A sun halo, also known as a sun ring, popped up in the sky this afternoon. The high clouds moving in from Hurricane Ian are providing the ice crystals needed to make the ring. These are fun to catch and can, at times, help tell you what is in the weather forecast.
In weather folklore, you may hear, or read, that “a ring around the sun or moon means it will rain soon.”
Read on to see why this is both true, and not true.
How a sun halo or sun ring is created
A sun halo is a circle around the sun. It happens when the sun’s angle to high-level clouds directs sunlight to the ice crystals of the clouds. High clouds are made of tiny ice crystals.
The light is refracted from the ice crystals and creates a prism causing the rainbow color from each.
The angle of the sun and the person seeing the halo has to be at a certain threshold.
This dispersion of light with the ice crystals creates the ring around the sun called a sun halo.
This also happens at night with the moon. It is called a moon halo.
Does a sun halo forecast the weather?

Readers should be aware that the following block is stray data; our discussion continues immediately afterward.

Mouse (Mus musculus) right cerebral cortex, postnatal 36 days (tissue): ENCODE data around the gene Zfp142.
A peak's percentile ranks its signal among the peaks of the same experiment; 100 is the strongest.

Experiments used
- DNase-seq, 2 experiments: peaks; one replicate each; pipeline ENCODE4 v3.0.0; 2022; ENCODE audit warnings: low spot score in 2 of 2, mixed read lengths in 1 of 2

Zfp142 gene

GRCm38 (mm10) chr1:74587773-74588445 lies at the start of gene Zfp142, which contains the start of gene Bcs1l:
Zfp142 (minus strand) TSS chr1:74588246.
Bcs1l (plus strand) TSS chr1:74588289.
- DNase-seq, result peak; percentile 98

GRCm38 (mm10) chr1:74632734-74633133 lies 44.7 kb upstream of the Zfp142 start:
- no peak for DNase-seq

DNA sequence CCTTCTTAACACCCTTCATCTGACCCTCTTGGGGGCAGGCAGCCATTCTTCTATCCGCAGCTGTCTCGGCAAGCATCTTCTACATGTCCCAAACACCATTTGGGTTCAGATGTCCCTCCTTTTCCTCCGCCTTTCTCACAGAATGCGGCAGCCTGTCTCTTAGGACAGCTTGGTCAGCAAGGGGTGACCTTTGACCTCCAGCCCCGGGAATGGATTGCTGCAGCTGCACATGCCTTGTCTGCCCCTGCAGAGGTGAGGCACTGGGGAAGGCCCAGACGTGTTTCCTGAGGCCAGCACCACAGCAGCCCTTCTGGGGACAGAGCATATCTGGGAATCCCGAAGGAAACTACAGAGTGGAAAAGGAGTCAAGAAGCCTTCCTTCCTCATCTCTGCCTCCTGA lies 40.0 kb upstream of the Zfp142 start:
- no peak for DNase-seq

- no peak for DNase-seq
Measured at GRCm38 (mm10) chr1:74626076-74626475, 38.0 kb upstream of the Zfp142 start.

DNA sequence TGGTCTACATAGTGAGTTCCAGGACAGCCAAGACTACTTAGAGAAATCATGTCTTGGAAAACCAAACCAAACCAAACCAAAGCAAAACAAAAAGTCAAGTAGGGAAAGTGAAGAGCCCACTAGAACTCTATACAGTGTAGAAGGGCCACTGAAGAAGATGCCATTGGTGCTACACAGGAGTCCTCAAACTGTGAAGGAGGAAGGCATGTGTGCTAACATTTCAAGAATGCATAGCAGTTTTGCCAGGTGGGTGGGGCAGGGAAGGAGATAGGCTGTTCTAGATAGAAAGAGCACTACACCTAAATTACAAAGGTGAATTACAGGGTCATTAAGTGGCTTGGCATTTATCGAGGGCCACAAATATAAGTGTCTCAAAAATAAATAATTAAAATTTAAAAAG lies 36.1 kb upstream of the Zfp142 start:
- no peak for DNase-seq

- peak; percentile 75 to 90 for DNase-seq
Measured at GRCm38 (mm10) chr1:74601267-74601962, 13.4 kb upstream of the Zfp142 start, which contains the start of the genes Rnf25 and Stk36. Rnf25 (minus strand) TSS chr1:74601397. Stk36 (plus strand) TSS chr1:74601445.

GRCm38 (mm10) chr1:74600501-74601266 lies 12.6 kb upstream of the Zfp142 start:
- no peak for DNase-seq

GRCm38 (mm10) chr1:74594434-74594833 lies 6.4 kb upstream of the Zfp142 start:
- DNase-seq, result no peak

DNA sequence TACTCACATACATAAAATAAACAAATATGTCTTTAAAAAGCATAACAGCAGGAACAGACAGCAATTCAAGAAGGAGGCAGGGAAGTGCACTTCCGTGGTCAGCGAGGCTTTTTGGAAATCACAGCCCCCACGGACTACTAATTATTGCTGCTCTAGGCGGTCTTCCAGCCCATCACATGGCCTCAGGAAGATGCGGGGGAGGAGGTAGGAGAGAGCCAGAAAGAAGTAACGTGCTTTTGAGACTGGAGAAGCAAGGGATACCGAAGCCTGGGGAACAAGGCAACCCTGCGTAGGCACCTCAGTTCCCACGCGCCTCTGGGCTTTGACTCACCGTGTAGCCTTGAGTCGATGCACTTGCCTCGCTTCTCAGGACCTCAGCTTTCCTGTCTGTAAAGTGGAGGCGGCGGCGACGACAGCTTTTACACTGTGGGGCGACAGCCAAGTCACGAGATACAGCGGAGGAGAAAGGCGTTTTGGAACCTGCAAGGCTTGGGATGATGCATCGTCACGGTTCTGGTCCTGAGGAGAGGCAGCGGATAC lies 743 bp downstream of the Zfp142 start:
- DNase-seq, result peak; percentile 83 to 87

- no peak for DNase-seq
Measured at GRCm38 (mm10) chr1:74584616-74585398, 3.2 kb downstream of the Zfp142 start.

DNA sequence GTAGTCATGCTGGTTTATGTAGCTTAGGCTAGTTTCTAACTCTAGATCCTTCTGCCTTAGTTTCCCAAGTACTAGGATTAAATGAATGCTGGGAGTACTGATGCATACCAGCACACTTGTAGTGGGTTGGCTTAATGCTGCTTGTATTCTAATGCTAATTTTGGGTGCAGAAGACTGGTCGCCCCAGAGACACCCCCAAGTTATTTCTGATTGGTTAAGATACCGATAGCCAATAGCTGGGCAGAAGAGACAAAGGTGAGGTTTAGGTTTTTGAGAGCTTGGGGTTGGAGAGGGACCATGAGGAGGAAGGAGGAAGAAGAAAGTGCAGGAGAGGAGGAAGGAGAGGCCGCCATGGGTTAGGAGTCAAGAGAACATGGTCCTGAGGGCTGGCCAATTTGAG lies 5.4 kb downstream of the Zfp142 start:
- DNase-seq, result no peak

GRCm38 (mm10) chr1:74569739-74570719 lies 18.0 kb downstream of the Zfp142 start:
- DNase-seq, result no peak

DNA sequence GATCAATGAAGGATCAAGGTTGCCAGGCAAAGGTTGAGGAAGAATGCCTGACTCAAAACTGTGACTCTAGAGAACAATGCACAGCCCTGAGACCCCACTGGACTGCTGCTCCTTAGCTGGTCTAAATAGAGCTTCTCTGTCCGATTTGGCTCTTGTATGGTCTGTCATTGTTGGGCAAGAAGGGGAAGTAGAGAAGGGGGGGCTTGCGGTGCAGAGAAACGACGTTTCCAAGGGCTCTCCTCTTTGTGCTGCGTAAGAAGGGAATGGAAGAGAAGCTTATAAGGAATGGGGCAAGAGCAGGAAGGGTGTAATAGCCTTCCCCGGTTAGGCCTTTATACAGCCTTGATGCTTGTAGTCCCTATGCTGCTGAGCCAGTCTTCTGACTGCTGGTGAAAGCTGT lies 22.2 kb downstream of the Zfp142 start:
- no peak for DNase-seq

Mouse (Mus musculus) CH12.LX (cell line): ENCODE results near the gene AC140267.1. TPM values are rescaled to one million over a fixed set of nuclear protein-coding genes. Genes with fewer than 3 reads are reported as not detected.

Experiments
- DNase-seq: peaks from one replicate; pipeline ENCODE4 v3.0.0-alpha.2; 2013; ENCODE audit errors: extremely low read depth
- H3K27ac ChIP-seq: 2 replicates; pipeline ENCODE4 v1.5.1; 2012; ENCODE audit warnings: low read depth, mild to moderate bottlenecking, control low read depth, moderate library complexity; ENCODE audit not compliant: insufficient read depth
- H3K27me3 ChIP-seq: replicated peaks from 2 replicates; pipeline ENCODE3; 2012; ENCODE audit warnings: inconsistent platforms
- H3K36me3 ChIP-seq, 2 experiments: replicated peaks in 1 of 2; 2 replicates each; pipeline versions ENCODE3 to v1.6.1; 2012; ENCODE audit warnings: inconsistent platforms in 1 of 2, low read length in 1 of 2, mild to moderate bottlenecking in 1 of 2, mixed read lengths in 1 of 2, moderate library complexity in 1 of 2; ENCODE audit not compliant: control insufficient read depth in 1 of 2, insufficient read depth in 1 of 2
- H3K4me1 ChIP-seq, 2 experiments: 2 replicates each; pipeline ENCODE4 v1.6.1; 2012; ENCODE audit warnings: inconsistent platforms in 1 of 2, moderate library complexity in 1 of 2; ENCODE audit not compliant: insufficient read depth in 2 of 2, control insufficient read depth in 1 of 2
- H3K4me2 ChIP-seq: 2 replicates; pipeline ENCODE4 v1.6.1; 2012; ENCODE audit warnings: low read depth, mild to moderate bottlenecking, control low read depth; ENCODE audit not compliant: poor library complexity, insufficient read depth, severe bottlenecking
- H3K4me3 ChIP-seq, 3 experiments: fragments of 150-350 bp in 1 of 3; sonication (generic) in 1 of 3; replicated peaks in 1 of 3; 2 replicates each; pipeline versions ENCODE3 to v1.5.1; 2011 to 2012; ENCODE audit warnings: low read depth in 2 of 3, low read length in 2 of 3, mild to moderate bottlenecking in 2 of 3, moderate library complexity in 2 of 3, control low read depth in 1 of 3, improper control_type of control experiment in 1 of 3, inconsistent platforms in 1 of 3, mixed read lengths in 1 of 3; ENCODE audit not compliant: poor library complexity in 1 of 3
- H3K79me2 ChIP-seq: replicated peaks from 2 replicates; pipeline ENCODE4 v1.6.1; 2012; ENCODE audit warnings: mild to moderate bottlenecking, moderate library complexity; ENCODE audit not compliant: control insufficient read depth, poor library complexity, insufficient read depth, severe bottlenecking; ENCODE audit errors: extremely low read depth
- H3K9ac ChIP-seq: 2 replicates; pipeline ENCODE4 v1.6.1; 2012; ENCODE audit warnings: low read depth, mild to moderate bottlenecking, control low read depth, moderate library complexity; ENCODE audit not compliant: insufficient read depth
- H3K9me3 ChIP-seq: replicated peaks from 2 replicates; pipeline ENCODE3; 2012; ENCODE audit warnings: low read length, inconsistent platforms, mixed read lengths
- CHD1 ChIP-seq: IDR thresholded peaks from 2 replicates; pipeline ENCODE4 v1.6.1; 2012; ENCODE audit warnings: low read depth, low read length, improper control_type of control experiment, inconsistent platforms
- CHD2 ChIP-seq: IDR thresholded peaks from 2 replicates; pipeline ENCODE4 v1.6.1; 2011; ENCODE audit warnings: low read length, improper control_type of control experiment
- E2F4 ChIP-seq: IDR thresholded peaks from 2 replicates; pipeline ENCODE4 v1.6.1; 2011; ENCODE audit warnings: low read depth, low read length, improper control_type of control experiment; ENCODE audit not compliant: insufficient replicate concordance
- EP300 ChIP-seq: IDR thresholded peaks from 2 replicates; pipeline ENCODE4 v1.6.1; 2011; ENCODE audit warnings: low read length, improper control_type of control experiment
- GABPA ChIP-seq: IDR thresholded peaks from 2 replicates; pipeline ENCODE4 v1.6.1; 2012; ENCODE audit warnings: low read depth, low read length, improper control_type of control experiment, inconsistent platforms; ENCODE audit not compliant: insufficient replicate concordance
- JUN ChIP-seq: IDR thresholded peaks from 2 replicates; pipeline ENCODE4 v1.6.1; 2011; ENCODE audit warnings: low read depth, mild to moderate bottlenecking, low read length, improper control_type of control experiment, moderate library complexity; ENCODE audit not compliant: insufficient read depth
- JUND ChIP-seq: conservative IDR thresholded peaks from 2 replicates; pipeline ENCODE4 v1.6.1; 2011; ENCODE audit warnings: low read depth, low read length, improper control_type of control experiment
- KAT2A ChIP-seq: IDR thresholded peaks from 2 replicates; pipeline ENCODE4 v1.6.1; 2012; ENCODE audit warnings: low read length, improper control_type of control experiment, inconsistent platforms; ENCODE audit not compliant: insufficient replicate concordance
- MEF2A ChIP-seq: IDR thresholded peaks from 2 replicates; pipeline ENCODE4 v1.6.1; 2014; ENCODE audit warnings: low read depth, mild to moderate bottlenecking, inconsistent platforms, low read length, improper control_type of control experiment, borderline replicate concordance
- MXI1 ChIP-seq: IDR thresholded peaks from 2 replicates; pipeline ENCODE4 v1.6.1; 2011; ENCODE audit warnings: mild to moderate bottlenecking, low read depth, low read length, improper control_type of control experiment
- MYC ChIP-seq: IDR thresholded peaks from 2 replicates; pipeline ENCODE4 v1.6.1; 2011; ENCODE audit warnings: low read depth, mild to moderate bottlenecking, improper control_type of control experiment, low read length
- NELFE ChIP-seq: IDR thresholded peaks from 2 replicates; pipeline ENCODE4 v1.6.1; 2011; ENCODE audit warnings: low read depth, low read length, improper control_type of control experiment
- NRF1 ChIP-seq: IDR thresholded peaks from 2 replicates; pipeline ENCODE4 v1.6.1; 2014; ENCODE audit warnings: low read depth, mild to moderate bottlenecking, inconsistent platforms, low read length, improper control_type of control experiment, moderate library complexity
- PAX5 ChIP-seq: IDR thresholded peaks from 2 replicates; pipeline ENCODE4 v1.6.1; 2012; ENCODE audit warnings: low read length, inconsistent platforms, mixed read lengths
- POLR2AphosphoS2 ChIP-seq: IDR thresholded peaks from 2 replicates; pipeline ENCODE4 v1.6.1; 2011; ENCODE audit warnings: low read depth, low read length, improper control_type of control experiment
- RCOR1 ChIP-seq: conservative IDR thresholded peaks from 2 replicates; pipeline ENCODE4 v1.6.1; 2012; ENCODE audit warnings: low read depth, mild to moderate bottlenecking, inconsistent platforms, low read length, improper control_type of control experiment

The answer to the question if a sun halo can predict the weather is both yes, and no.
The halo is produced from ice crystals of high cirrus clouds. High cirrus clouds can be a sign that a warm front is moving toward a region. These high cirrus clouds will slowly build way up high in the atmosphere as warmer air is forced upward over the top of colder air.
The cirrus clouds are typically the first type of clouds to form as a warm front moves toward an area.
Why the sun halo can forecast the weather
The sun halo is formed from ice crystals in cirrus clouds. The cirrus clouds could be a sign that a warm from is approaching the area. If that is the case, you could expect warmer temperatures to move in as well as thicker clouds as the warm front approaches. As the clouds get thicker, you may experience precipitation.
So, yes the sun halo, or moon halo, can be a good indicator that a warm front is approaching and that precipitation may follow soon.
Why the sun halo does not forecast the weather
The ice crystals in the sky may not always be from the process of a warm front developing. They could be leftover from big towering thunderstorms a long distance from your location. They may also be there as a warm front approaches, but it slides south of your region and the weather does not change as the front does not move through.
In the end, the sun halo is a great thing to catch and makes for fantastic pictures, but it is not a great weather forecaster all of the time. It may be hard to tell what is causing the high-level ice crystals resulting in a forecast that does not have a solid base.